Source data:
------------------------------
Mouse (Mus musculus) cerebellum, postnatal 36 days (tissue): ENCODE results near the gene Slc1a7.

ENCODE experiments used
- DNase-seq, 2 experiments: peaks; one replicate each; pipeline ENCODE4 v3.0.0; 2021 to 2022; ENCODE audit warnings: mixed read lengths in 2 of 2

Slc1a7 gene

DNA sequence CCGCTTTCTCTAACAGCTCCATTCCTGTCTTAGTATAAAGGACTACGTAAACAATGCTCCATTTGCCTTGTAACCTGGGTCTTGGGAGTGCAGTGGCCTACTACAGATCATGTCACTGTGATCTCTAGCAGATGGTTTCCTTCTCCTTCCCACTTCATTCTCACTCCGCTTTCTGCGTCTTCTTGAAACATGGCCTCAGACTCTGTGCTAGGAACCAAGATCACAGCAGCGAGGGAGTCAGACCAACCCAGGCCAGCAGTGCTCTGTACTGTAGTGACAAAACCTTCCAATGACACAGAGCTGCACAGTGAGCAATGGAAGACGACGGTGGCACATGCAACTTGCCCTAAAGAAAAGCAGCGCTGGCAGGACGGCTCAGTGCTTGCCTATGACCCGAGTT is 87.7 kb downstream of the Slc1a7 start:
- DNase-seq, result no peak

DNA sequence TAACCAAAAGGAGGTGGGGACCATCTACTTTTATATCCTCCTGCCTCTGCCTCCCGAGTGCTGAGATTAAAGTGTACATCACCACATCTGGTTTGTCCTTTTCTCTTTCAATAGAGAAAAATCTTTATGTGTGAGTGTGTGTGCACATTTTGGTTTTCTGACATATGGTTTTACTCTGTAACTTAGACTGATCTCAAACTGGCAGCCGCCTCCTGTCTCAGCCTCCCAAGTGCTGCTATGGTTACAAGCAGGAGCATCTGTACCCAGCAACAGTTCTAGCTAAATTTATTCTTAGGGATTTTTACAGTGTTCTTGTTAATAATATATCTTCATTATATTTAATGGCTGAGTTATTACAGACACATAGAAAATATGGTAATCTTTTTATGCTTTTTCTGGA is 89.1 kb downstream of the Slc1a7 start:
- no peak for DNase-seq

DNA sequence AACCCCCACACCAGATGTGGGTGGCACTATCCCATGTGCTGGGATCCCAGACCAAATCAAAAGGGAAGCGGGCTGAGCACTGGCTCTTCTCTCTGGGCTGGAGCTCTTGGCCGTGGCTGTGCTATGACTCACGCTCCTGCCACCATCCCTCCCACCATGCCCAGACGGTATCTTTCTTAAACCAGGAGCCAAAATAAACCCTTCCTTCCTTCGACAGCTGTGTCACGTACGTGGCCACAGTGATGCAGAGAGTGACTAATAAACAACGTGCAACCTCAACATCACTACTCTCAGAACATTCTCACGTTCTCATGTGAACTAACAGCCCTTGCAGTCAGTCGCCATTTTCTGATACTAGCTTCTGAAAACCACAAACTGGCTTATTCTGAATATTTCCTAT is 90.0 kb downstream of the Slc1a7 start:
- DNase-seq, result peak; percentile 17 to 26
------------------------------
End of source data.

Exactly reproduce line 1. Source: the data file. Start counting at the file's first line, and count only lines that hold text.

Mouse (Mus musculus) cerebellum, postnatal 36 days (tissue): ENCODE results near the gene Slc1a7.